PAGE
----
This Article Covers:
Understanding the assessment report
Overview: A comprehensive view of the assessment report with an explanation of each component and how each of it becomes instrumental in making hiring decisions.
Understanding the assessment report: the report consists of eleven sections that delve deep into the test taker’s skills, namely
- Absolute scorecard
- Summary card
- Performance insights
- Quality analysis
- Plagiarism check
- Detailed and expanded view of each solution
- Deep code analysis
- Technologies used in submission
- Proctoring analysis
- Additional information
- Social footprint
Let's begin by understanding each one:
- Absolute score: a quick snapshot on seven decisive parameters to base a high-level decision.
- Time taken for completion: This indicates the total time taken by a candidate to complete the test.
- Overall score: The most noticeable component is the overall score that a candidate receives. This is usually the best indicator of how well a candidate performed on the given tasks. You should be able to gauge a candidate's performance over a certain cut-off.
- Test verdict: To check whether a candidate was able to pass by meeting the overall cut-off percentage. Use this to shortlist or filter out candidates quickly.
- The number of problems attempted: This will help you understand the number of problems attempted, against the total number of questions assigned in the test.
A detailed explanation of it can be found in the ‘Quality analysis’ section of the report.
- Code plagiarism: It simply flags the similarity of code written by two different individuals and recommends a review for any code plagiarism detected by the engine. Detailed analysis of this can be found in the ‘Plagiarism’ section of the report.
- Proctoring engine: Once you enable proctoring for your test, this section will flag it as ‘Suspicious’ or ‘Not suspicious’. Suspicious if the candidate has indulged in any malpractice behavior. More details can be found in the ‘Proctoring’ section, which provides detailed activity logs and flagged images where suspicion is more likely.
- Performance summary: Divides the solutions into three statuses. Ie ‘solution accepted’ when the solution fully meets the criteria. ‘Solution partially accepted’ when only part of it is right and lastly ‘Solution rejected’ if it fails to meet the solution criteria.
- Performance insights: This section will give a birds-eye view of a candidate’s skills, their areas of strength and weaknesses on three levels namely Beginner, Intermediate and Expert. Having this data allows recruiters to make talent decisions more objectively, by structuring the interview and later process, based on the insights gathered.
- Quality analysis: This graph will highlight the types of code quality violations during the test, on seven stated parameters such as security, clarity, bug risk, complexity, duplication, performance, and style.
- Plagiarism: The evaluation engine flags the problems where it suspects any instances of plagiarism, where two different candidates have identical code submissions. However, it is at the discretion of the evaluator to review the highlighted code and make the decision accordingly. (Plagiarism detection is applicable for coding type problems only).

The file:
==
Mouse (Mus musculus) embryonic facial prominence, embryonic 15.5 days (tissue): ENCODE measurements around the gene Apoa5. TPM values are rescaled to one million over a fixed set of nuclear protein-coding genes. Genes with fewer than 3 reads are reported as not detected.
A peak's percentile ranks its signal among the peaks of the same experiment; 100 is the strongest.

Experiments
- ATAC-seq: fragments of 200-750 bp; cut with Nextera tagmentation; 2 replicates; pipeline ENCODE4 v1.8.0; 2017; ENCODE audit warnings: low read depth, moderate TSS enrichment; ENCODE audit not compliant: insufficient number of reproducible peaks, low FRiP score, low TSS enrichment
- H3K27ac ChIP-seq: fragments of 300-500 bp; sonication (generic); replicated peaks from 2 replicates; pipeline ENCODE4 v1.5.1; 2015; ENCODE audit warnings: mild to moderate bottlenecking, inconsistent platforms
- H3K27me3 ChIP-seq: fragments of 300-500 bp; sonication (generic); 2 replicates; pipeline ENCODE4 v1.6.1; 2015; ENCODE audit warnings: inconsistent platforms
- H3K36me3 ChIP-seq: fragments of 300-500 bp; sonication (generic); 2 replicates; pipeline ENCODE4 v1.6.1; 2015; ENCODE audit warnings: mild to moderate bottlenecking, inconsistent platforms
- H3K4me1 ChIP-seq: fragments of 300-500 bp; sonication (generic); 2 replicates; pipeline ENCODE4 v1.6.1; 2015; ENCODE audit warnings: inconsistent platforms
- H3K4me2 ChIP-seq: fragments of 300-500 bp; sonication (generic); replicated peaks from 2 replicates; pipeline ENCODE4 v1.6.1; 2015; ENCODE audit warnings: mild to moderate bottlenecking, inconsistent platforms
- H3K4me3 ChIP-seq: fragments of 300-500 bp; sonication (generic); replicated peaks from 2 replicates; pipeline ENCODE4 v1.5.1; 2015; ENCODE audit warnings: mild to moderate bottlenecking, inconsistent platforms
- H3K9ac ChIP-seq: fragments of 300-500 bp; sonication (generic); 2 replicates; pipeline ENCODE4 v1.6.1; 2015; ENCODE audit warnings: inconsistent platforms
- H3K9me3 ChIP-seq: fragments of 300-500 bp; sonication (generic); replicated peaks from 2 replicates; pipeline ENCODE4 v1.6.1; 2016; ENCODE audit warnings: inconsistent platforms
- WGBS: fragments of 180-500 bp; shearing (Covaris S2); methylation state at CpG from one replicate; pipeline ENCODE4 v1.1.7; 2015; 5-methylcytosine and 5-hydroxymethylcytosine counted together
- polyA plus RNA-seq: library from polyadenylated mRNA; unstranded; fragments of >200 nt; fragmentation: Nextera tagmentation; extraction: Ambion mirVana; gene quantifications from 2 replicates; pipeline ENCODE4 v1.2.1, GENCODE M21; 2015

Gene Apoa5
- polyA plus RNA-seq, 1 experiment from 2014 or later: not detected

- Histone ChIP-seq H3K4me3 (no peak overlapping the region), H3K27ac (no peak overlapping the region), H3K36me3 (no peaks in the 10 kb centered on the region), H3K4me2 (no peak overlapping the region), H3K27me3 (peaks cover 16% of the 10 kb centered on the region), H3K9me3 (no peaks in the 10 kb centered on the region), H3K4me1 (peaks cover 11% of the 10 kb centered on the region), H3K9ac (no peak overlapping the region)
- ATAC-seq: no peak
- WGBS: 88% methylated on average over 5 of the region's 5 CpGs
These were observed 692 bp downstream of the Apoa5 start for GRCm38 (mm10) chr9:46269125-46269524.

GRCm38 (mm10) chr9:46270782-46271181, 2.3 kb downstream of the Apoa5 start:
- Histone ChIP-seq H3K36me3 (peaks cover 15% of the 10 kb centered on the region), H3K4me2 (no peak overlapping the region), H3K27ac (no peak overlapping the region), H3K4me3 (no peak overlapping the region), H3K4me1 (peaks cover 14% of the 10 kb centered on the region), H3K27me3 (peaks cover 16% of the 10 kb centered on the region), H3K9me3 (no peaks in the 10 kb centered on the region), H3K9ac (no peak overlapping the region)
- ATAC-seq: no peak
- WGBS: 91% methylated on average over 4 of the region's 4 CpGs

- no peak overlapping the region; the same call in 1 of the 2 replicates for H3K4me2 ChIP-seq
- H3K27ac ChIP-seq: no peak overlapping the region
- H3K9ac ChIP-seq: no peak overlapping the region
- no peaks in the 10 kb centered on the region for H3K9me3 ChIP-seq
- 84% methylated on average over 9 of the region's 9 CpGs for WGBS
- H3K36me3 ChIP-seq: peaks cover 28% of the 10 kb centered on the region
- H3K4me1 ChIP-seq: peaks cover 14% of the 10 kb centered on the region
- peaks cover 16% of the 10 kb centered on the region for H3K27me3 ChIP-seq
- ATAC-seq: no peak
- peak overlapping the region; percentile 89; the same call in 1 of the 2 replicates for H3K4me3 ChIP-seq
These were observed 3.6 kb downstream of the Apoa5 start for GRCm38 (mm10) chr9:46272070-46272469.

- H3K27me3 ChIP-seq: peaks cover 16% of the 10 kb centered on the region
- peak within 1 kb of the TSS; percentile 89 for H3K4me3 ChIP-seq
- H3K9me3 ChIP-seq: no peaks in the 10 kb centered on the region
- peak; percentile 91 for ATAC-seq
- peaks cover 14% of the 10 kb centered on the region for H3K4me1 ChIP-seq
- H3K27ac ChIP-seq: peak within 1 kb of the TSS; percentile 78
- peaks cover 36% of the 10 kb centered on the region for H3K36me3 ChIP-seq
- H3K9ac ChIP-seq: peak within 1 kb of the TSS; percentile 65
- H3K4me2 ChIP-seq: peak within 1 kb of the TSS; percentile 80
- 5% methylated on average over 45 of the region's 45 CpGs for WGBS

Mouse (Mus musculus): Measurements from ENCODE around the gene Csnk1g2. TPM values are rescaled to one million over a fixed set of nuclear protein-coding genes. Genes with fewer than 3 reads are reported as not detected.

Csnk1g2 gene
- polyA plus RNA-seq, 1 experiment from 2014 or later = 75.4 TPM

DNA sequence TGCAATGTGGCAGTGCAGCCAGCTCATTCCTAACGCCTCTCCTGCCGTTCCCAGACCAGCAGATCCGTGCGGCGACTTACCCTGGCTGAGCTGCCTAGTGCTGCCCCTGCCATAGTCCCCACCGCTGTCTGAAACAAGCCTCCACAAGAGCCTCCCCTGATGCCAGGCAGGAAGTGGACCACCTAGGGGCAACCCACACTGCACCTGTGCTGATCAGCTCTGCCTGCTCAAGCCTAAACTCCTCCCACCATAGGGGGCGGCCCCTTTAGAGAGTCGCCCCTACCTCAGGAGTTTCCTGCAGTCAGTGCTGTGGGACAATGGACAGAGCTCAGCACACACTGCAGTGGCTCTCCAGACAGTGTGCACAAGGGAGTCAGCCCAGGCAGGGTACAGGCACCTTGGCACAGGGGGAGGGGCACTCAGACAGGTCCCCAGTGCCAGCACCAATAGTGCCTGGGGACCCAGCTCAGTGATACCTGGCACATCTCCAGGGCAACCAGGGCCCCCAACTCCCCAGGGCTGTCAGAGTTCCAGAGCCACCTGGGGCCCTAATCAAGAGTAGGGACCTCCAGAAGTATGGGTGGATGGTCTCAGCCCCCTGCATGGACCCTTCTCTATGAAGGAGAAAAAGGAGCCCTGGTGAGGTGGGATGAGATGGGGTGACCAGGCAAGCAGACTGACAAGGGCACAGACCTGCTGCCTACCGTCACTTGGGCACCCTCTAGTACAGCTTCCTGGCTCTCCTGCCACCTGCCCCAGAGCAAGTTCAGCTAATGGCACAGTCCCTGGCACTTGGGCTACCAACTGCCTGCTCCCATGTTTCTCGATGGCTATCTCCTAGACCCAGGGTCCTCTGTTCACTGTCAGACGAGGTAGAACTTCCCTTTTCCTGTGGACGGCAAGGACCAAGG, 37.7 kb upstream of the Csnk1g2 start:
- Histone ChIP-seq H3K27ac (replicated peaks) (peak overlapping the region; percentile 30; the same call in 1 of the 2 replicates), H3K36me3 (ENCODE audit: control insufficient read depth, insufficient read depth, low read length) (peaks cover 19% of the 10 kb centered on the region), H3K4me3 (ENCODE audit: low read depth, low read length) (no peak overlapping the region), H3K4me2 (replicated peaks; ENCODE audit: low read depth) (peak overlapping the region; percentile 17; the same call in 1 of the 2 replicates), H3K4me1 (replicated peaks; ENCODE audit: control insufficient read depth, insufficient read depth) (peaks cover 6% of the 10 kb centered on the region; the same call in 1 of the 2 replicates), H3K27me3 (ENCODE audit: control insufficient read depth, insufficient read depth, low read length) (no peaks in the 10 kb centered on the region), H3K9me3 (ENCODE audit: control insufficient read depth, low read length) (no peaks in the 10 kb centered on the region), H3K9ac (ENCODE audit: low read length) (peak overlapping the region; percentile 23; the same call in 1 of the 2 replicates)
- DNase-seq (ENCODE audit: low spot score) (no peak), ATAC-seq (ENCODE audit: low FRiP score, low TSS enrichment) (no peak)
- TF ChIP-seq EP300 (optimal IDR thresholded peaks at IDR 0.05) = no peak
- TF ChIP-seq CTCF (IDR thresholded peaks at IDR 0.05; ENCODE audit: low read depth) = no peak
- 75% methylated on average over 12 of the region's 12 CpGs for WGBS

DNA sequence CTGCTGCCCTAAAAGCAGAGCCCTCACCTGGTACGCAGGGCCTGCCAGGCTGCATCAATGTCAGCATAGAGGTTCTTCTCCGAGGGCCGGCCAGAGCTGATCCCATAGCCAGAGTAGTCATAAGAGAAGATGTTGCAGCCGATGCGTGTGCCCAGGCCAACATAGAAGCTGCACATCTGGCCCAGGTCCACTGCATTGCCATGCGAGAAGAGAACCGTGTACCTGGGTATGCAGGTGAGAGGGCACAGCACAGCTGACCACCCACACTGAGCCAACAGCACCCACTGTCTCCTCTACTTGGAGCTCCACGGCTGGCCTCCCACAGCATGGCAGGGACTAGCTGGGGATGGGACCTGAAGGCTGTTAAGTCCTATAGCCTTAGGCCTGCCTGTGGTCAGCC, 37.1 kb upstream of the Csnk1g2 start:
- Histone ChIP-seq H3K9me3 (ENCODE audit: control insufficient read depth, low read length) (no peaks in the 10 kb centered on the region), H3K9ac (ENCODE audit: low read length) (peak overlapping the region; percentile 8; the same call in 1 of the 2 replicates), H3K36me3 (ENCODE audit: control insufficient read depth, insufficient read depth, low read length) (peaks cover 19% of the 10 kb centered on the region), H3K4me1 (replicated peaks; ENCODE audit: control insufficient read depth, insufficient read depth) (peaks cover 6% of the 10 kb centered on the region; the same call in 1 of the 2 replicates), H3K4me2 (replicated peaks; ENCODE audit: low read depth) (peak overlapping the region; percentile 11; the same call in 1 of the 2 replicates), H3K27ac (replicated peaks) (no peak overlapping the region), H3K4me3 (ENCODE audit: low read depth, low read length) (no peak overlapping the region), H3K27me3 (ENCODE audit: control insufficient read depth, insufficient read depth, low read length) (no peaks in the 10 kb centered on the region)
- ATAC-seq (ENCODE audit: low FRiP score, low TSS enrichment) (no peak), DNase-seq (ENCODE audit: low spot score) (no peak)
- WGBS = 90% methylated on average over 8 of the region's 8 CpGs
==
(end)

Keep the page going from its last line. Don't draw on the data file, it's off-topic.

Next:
- Solutions: A listed view of candidate's solutions that will enable the recruiter to understand the score breakup per problem and the problem's status of acceptance. To check the actual submission, just click on any one of the problems.
- Deep code analysis: it is an in-depth evaluation of a candidate’s coding skills. This engine at DoSelect analyses the code for detecting patterns and characteristics pertaining to how ‘maintainable’ the code is. DCA is applicable in the coding problem-type only and is currently available for programming languages like Python2, Python3, Java7, Java8 and C.
There are three parameters to evaluate candidates on the deep code analysis:
- Coding approach: Analysis of complex control flow structures used in the code, which affects code’s readability and susceptibility to errors.
- Code Modularity: Analysis of modular design patterns used in the code, like high-order abstractions and conciseness.
- Code Extensibility: Analysis of how easy it is to add new functionality to the code without requiring major changes.
- Technologies used in submission: Most tests that are created on DoSelect allow you to solve a problem in multiple programming languages. A candidate can choose from the assigned programming languages while attempting a language-based problem.
- Proctoring analysis: A deeper insight can be collected using DoSelect's proctoring engine about candidates' usage behavior during the test. The metrics like the number of browsers used to give the test and the number of times a user was away from the test window, will hint at the possibility of malpractices.
- Additional Information: Gather additional information/credentials about the candidate, essential for the later evaluation process.
- Social footprint: Assess the candidate's technology proficiency based on contributions made on Github, Stackoverflow & DoSelect
Conclusion: DoSelect provides a comprehensive and data-driven analysis that provides insights into skills, areas of strengths, and improvements, thereby enabling recruiters to move forward conclusively. It’s also important to understand that while the report quantifies the scores objectively, the recruiter needs to interpret qualitatively at some places to finally arrive at a hiring decision.